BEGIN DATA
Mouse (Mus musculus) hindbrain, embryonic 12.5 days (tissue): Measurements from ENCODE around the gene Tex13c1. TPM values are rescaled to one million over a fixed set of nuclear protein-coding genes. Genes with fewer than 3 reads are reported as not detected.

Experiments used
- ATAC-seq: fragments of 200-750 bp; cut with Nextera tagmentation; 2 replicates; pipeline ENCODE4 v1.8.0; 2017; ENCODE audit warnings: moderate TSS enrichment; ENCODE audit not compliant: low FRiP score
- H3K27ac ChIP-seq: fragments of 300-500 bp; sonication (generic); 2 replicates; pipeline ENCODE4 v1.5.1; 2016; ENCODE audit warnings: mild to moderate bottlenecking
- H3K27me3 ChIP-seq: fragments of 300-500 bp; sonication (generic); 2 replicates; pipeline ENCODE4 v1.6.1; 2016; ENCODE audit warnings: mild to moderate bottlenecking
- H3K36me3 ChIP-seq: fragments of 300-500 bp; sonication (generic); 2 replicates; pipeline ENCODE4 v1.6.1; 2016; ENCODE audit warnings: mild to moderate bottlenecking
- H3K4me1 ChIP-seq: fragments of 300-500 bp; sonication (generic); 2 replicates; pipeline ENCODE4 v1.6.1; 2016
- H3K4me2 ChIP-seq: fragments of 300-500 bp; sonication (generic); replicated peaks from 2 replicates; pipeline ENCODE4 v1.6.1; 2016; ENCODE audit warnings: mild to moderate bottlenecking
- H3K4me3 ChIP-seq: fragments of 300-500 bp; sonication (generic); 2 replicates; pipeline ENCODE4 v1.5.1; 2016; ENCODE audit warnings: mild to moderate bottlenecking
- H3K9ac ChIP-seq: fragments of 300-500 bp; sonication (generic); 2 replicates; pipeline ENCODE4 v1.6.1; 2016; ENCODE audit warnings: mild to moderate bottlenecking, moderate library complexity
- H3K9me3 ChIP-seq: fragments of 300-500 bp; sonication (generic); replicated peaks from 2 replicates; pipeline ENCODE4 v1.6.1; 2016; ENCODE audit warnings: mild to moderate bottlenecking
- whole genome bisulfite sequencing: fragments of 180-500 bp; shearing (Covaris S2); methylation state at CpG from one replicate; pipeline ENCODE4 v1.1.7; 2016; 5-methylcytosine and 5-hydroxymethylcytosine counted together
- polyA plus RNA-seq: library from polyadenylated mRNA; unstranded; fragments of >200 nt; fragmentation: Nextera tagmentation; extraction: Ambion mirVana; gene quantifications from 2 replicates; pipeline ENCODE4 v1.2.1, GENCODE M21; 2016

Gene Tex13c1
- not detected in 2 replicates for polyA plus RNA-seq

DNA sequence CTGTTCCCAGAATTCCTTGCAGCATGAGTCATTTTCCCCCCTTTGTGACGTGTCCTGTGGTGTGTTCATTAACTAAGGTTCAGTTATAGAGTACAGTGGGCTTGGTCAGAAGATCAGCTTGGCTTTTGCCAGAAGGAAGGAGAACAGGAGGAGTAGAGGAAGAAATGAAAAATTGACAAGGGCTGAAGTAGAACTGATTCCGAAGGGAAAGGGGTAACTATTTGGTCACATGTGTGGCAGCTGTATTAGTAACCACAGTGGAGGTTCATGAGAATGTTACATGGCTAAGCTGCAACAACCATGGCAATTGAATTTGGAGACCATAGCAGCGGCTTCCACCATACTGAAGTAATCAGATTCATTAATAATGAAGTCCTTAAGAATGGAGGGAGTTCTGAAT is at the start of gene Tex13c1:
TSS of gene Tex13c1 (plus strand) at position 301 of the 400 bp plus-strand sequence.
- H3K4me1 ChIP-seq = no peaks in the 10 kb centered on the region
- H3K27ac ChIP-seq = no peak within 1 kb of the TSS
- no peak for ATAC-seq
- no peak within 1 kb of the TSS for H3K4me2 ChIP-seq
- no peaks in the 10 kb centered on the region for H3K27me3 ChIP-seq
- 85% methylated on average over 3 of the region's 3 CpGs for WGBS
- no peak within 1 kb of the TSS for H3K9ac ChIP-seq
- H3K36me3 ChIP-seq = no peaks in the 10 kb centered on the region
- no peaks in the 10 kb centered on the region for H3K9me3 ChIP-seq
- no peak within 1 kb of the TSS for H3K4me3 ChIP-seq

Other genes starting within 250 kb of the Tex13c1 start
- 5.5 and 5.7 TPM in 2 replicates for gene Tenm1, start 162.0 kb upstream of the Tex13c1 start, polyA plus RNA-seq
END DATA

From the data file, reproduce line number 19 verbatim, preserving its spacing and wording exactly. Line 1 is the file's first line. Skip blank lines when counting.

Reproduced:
- H3K27ac ChIP-seq = no peak within 1 kb of the TSS